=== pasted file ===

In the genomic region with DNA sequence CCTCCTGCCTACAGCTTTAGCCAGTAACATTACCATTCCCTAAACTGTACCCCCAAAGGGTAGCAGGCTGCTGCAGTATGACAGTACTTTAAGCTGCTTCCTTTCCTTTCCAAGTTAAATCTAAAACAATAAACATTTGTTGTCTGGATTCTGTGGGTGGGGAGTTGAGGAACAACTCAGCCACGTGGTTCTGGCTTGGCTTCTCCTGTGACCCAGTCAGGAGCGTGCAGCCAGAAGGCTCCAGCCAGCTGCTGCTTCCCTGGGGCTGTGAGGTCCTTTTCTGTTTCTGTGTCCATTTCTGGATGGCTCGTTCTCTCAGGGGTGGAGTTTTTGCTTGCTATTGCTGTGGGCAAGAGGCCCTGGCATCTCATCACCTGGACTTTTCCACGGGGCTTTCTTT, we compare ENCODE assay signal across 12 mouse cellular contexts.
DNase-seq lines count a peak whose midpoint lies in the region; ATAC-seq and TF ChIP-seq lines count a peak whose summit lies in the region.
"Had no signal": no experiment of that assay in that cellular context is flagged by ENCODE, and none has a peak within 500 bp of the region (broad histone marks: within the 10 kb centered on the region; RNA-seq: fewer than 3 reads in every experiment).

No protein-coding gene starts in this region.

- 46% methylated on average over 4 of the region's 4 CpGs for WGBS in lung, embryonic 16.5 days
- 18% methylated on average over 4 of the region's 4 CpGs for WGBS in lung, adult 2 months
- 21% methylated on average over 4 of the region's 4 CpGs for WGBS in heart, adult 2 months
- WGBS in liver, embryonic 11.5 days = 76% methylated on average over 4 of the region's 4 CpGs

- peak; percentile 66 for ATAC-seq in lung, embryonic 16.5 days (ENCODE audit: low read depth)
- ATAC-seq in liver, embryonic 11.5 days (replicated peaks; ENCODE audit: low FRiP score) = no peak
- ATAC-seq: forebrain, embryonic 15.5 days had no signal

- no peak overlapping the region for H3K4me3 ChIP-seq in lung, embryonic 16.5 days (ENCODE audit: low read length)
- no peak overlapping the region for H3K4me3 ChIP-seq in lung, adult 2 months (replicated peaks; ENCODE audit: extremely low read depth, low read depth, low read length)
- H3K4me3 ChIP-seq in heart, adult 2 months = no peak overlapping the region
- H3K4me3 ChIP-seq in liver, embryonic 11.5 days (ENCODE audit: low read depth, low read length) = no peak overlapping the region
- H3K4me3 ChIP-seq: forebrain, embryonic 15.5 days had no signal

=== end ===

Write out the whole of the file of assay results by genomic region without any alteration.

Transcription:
In the genomic region with DNA sequence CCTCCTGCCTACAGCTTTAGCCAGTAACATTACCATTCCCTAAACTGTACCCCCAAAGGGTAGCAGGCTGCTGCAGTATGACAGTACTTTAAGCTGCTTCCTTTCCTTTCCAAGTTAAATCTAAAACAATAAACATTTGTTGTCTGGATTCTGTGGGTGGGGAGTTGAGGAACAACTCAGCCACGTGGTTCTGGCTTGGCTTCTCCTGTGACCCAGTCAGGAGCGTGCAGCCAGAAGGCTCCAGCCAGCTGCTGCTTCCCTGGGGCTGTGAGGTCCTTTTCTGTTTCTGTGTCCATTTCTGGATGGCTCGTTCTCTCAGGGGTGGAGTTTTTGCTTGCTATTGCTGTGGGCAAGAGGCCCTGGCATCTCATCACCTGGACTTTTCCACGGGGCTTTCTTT, we compare ENCODE assay signal across 12 mouse cellular contexts.
DNase-seq lines count a peak whose midpoint lies in the region; ATAC-seq and TF ChIP-seq lines count a peak whose summit lies in the region.
"Had no signal": no experiment of that assay in that cellular context is flagged by ENCODE, and none has a peak within 500 bp of the region (broad histone marks: within the 10 kb centered on the region; RNA-seq: fewer than 3 reads in every experiment).

No protein-coding gene starts in this region.

- 46% methylated on average over 4 of the region's 4 CpGs for WGBS in lung, embryonic 16.5 days
- 18% methylated on average over 4 of the region's 4 CpGs for WGBS in lung, adult 2 months
- 21% methylated on average over 4 of the region's 4 CpGs for WGBS in heart, adult 2 months
- WGBS in liver, embryonic 11.5 days = 76% methylated on average over 4 of the region's 4 CpGs

- peak; percentile 66 for ATAC-seq in lung, embryonic 16.5 days (ENCODE audit: low read depth)
- ATAC-seq in liver, embryonic 11.5 days (replicated peaks; ENCODE audit: low FRiP score) = no peak
- ATAC-seq: forebrain, embryonic 15.5 days had no signal

- no peak overlapping the region for H3K4me3 ChIP-seq in lung, embryonic 16.5 days (ENCODE audit: low read length)
- no peak overlapping the region for H3K4me3 ChIP-seq in lung, adult 2 months (replicated peaks; ENCODE audit: extremely low read depth, low read depth, low read length)
- H3K4me3 ChIP-seq in heart, adult 2 months = no peak overlapping the region
- H3K4me3 ChIP-seq in liver, embryonic 11.5 days (ENCODE audit: low read depth, low read length) = no peak overlapping the region
- H3K4me3 ChIP-seq: forebrain, embryonic 15.5 days had no signal